A family gets lost in the woods in "Another Way Home."
Home is a moving target in Anna Ziegler's astute new play, which unfolds at an upper-class summer camp in rural Maine. Lillian and Phillip Nadelman have sent their troubled son Joey off to camp for years in the vain hope that he might someday enjoy it.
Their mistake comes home to roost during a chaotic visiting weekend in this sly 80-minute piece. The playwright captures this family, its beauty and its torment so delicately that the well-worn themes of midlife crisis and adolescent angst feel hauntingly true.
Smartly directed by Meredith McDonough in its world premiere at the Magic Theatre, "Another Way Home" examines the fault lines that lie just beneath the surface of the seemingly perfect family from New York's Upper West Side. It's an insightful memory play that wins us over with its freshness and wit, only to reveal unexpected depths. The playwright etches this family with tenderness but also with bracing honesty so that it's hard not to see yourself in all of the characters on stage at one moment or another.
Ziegler deftly evokes the pampered atmosphere of the "Six Degrees of Separation" set. Lillian (the riveting Kim Martin-Cotten) was once a photographer, Phillip (Mark Pinter) a successful businessman. They go to the ballet and take classes about Grecian urns at the museum. They were madly in love once but have now settled into a strained intimacy punctuated by mundane marital squabbles. They dutifully make sure to stop arguing before they arrive at their teenage son's summer camp.
At first, they con themselves into believing that Joey (Daniel Petzold) has found a way to fit in at Camp Kickapoo because he has a nickname, J-dog. But it soon becomes clear that he doesn't fit in anywhere there are people. He often forgets the little things, like smiling and showering. He's in so much pain so much of the time that he assumes everyone else is miserable as well.
Over the years, doctors have diagnosed Joey with various conditions, from ADHD to autism, but Lillian and Phillip, like all parents, can't shake the fear that they are to blame. If only they were more loving, less permissive, more content with each other, then maybe their son would respond to the world with something others than insults and rage.
The mystery of Joey's depression, which stands in stark counterpoint to his little sister Nora's (Riley Krull) radiance, is never entirely resolved, and that's one of the play's strengths.
Petzold evokes the fury of Joey's temperament, the way he seems to drown in his anger, as well as his childishness. It's clear that one of the reasons he hates his parents is that he still needs them so desperately.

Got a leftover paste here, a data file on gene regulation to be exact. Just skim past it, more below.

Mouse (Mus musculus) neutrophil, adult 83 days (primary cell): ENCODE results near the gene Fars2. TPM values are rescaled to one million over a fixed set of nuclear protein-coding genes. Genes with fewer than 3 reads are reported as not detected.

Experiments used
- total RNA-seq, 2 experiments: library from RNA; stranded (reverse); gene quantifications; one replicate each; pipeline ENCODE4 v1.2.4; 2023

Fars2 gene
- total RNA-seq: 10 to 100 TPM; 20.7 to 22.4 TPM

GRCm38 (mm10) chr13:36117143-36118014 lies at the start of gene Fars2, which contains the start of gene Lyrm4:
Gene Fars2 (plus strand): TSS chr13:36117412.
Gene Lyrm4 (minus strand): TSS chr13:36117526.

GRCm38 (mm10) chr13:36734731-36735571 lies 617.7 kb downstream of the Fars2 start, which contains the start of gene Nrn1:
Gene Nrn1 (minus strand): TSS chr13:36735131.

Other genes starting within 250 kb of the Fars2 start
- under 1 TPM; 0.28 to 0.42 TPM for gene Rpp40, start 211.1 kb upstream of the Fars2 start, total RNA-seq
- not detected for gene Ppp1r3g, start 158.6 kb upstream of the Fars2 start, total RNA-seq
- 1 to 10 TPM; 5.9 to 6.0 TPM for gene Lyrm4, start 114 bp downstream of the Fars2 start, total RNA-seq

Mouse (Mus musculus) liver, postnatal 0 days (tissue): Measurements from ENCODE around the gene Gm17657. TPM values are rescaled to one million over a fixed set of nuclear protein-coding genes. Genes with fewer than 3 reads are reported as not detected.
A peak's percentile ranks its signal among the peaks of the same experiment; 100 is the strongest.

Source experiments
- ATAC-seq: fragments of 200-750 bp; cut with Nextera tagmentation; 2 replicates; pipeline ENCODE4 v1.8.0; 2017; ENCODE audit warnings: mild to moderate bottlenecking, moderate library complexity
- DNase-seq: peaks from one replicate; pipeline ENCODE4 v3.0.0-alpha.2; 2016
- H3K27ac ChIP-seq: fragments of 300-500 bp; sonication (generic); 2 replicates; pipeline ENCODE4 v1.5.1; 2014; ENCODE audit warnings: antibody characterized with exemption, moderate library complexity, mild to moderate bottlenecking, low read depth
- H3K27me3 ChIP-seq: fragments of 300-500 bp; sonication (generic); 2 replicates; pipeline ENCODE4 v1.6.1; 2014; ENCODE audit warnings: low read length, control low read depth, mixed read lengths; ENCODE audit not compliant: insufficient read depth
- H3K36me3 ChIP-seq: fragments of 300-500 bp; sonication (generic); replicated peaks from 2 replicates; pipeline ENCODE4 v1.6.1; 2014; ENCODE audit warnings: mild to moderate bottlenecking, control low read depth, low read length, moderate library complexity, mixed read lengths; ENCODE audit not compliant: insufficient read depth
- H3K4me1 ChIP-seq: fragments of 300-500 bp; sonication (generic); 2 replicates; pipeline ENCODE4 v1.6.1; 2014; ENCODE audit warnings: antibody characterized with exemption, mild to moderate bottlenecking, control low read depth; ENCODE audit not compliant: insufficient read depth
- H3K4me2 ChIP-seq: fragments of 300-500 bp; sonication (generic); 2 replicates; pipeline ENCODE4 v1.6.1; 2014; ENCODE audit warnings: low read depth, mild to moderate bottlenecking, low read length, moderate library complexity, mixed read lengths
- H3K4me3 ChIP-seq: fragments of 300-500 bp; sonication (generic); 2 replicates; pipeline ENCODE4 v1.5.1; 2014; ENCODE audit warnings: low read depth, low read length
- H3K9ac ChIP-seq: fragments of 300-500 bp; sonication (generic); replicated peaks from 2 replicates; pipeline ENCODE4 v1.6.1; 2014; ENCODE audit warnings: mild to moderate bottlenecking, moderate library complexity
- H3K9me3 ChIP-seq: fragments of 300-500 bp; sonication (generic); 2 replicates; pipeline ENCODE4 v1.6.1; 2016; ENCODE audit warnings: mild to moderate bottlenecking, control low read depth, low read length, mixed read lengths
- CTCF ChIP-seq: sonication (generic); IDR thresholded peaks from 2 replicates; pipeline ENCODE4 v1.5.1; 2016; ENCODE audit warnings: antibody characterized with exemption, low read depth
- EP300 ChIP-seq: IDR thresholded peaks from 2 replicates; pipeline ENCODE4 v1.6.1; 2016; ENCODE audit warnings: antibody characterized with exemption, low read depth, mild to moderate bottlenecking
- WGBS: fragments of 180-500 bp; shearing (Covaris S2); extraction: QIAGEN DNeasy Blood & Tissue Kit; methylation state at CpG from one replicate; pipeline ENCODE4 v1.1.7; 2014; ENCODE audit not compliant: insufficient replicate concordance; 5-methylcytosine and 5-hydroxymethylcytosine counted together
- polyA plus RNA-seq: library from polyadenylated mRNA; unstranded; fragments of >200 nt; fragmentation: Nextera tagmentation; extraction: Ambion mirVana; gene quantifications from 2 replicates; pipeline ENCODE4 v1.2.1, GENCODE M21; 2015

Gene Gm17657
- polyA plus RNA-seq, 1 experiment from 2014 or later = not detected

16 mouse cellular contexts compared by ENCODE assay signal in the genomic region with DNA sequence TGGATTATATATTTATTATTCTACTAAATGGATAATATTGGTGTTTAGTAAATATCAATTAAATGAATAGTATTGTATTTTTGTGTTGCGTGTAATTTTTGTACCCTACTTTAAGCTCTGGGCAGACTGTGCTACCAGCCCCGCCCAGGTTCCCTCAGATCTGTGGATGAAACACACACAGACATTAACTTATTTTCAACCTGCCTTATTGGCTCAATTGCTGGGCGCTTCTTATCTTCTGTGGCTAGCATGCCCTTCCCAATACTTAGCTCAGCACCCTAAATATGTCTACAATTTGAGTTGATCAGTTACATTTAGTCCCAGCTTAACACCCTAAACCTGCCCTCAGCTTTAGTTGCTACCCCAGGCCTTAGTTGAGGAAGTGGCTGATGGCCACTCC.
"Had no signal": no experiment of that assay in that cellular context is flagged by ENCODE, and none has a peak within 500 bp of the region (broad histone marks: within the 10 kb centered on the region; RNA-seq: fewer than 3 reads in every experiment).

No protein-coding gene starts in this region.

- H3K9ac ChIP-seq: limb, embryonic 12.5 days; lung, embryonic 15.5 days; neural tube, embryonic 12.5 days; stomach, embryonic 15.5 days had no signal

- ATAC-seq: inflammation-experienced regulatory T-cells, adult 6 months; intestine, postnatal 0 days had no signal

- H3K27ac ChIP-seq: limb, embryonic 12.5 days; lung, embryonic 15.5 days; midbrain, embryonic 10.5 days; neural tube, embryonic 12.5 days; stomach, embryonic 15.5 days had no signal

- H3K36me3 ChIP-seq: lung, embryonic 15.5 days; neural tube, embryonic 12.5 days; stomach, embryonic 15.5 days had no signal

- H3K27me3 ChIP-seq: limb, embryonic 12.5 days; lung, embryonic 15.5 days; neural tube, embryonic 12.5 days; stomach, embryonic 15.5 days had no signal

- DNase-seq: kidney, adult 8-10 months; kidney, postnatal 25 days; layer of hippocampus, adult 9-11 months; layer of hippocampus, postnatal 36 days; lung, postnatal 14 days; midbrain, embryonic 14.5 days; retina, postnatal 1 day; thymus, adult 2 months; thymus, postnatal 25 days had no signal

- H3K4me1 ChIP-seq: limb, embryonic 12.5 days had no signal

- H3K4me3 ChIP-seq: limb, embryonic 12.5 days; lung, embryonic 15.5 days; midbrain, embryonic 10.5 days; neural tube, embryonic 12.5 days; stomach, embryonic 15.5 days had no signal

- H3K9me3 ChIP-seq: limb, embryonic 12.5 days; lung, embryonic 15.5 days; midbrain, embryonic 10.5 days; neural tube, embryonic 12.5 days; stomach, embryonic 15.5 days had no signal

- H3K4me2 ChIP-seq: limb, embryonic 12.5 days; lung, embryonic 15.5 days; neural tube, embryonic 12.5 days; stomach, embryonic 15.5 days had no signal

Like his parents, we are left slightly assaulted by the vehemence of his unhappiness. Like his parents, we worry for his safety. Ziegler summons a real sense of danger about Joey, but she also punctures the grimness with tart comebacks and blasts of silliness.
Nora in particular personifies the concept of charming teenage girl. Singing her heart out to Taylor Swift songs (perhaps one too many) or earnestly studying for the SAT, Nora knows she is the glue that keeps her family together, the balm that heals her parents' aches.
Krull captures Nora's precociousness without making her seem like a brainy Smurf. She also nicely evokes the heartbreak of growing up with a sibling whose nature is fundamentally unknowable. Nora emails her brother all summer, but she knows that if he responds, it will likely be with an epithet.
That constant fear of a meltdown is one of the causes of the cracks and fissures in Lillian and Phillip's marriage. Martin-Cotten gives a fierce performance as a mother fighting for her child, even as she realizes she may have lost the battle for her marriage. Pinter seems a bit stiff in the role of Phillip at first, but the final scenes in the play bring out incisive layers of fear and regret.
McDonough, formerly of TheatreWorks, finds the truth in every scene, the possibilities for catharsis hiding in everyday life.
If the play has a flaw, it's that the subplot regarding Joey's friendship with Mike T (a sensitive turn by Jeremy Kahn) never pans out. Ziegler tries too hard to give Joey a moment of epiphany.
Indeed, it's the overwhelming vulnerability of these characters that makes them so endearing. Ziegler writes for baby boomers as well as she does for teens, which makes all of the members of the Nadelman family win a place in our hearts as they search for "Another Way Home."
'another way home'
by Anna Ziegler
Through: Dec. 2
Where: Magic Theatre, Fort Mason Center, Building D, San Francisco
Running time: 1 hour, 20 minutes (no intermission)
Tickets: $22-$62, 415-441-8822, www.magictheatre.org